Thomas Ladd: Diving into the development community

Thomas Ladd, CS alumnus and software engineer at Help.comThomas Ladd, Rice University alumnus and software engineer for Austin startup, said some of his best work has been inspired by inconvenience.

Improving the developer experience for himself and others also translates to better outcomes. “When I can make a contribution or introduce something that makes it more enjoyable or easier to produce high quality software, that’s a good day,” he said.

“For example, we started using an open-source package called ‘Prettier’ which auto-formats your Javascript code. People can be quite opinionated about code style –‘Do we use semicolons or not? When is a line long enough where it needs to be broken up?’ – but these preferences are oftentimes arbitrary. By using a tool that automates code formatting, we save ourselves from ever needing to argue about style or manually formatting the code ourselves to conform to that style. It has saved us a multitude of keystrokes and tears.”

Although it’s clear now that Ladd is a natural fit for software development, when he arrived at Rice, he found himself torn between Electrical Engineering (EE) and Computer Science (CS).  Two years later, he was still torn, still fulfilling the requirements of both majors without a clear career goal in mind.

CS professor Scott Rixner, Ladd’s adviser, did not think it made sense to do both without a clear goal in mind. He also recognized that Ladd flourished in community-oriented design classes and directed him to take an extra senior design course.

“The projects we were doing in Stephen Wong’s COMP 310 and 405 appealed to me,” said Ladd. “We worked collaboratively, and I felt the things we learned would be applicable to a job I’d like to have. Professor Rixner was adamant I take COMP 410 because I liked 310 and 405, but I was a little worried about it. I was already going to be taking a senior design class for EE, and COMP 410 is known as a huge commitment.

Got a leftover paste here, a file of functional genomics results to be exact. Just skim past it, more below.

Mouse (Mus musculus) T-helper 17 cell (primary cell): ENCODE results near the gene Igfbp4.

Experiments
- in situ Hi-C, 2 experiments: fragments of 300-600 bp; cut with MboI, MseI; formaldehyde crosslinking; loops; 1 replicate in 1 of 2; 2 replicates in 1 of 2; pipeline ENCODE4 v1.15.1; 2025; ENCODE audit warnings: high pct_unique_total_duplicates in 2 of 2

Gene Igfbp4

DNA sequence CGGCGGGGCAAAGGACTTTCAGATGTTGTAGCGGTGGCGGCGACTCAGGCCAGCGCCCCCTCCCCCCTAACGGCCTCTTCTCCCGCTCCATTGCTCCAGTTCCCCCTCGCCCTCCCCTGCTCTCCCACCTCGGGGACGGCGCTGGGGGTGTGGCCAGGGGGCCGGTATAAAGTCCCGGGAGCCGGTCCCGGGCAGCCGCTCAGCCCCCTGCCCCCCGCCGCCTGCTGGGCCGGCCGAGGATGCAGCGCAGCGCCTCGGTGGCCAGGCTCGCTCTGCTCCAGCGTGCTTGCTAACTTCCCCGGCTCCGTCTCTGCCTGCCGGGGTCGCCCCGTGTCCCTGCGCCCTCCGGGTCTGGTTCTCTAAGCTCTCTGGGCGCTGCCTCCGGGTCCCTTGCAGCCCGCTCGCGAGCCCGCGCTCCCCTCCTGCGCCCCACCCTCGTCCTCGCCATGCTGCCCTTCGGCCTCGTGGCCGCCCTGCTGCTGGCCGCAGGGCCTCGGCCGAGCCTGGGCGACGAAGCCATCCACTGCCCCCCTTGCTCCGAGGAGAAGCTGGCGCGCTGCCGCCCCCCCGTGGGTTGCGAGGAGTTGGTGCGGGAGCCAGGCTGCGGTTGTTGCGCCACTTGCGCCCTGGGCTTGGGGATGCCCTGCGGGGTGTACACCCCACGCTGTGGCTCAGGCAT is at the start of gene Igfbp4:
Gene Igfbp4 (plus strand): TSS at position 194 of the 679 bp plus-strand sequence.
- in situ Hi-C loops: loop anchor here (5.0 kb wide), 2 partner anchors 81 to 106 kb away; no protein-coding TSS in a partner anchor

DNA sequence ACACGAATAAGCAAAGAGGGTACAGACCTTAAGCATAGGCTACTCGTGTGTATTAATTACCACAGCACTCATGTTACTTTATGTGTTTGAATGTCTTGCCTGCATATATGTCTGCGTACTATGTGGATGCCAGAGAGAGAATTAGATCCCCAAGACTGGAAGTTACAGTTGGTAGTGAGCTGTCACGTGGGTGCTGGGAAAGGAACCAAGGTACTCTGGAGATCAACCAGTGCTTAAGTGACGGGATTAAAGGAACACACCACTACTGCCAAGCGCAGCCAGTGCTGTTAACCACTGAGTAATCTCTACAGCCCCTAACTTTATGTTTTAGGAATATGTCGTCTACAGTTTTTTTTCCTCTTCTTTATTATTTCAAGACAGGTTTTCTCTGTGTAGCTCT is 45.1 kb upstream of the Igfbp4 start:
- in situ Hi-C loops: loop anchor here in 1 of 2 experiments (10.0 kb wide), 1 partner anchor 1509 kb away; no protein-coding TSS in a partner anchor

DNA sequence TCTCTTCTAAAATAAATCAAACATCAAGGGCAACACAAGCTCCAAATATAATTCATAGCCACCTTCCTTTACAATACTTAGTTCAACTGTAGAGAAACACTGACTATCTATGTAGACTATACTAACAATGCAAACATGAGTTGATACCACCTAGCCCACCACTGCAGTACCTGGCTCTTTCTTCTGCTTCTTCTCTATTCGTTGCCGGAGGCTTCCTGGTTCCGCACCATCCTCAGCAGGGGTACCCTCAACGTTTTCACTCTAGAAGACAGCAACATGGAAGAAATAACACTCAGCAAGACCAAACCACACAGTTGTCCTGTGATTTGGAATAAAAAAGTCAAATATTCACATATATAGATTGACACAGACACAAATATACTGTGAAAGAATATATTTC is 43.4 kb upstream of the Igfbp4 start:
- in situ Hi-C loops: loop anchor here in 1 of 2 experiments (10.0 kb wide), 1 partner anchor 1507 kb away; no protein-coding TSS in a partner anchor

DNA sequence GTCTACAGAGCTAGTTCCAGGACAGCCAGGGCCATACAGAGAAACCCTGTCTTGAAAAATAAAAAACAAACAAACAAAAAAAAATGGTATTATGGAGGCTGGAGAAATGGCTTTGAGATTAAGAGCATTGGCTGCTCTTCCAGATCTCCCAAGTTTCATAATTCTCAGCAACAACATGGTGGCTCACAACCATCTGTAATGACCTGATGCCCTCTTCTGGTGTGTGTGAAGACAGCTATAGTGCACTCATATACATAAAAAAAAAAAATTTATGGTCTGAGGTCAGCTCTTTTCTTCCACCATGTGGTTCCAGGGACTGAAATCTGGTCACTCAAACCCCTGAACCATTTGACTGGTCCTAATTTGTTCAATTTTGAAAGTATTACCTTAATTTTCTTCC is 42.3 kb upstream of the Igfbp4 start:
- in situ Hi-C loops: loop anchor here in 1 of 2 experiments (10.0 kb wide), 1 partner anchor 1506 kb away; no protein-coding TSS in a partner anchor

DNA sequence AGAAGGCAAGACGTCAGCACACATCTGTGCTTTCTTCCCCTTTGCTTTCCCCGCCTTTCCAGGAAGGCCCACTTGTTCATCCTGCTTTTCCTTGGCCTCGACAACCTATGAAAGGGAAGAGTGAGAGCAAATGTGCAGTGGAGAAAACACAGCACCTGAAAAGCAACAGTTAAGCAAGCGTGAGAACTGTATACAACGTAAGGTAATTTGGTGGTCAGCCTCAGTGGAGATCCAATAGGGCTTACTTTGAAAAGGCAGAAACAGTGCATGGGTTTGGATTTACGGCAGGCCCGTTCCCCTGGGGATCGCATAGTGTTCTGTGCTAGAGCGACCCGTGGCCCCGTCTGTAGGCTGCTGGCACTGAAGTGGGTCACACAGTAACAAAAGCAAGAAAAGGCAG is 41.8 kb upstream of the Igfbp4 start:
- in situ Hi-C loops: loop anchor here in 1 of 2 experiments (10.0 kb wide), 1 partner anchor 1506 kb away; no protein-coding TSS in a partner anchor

“Plus, I had a long-distance Rice alum girlfriend I needed to keep happy. For those wondering, she’s now my wife and that needing to keep her happy part hasn’t changed.

“But Rixner’s advice to take COMP 410 was the best advice I got. I’d be totally different if I hadn’t taken that class. More so than anything else, it was an accurate simulation of a real software engineering job. It taught me to be proactive, speak up, and make sure my voice and ideas are heard. Even if you are not sure about an idea, it’s worth speaking up and seeing what your team thinks.”

Ladd’s ideas and ability to communicate them landed him a job with Oracle after graduation. His first assignment was to work on a legacy application and involved a lot of maintenance tasks. Then he got a new opportunity.

“Working with a pretty cool team based in Atlanta, I helped rewrite our front end using React. That open source framework by Facebook changed a lot about front end development, and I got a lot of experience with it pretty early on. When Oracle’s direction began to change, my experience with the new technology helped me get a more senior-level role in a startup than I would have been able to achieve with just my backend experience at Oracle.”

At, Ladd found other engineers equally devoted to cultivating a great development experience. He said their startup is big on automation. One of their team members is even a core contributor focused on tooling and automation for Node.jS.

The company uses Flow to add static types on top of Javascript, which increases the developer’s confidence that making a change will not break something else. Because the developers don’t have to spend as much time fixing bugs, they get to work on things that move the projects forward.

Ladd said, “The reason I’m passionate about the dev experience is because no one should have to spend their time on tedious tasks that can be automated. If you look at the actual impact over the long term, the number of hours saved is immense. We now get to focus on more challenging, more complex problems.

“Look at the parts of your day that you don’t enjoy. It’s often because the work is tedious and ripe for automation. We thought, ‘We’re developers, we should be able to automate that; it’s what we do for a living,’ so we fixed it. Our tests have evolved as well. Tests used to take hours to write for new features, but now equivalently powerful tests can now be written in minutes.”

He also believes in contributing to the growing community of developers, particularly when so many companies run into the same problems. “If you are working in a space with a strong community, benefit from what everyone else is doing and contribute back to projects when you find bugs or need new features. I follow a lot of those who I consider to be thought leaders in the frontend development and React communities, and they’re constantly tweeting about new things to try. Just paying attention to what other great developers are doing makes me a way better developer than I would be otherwise.”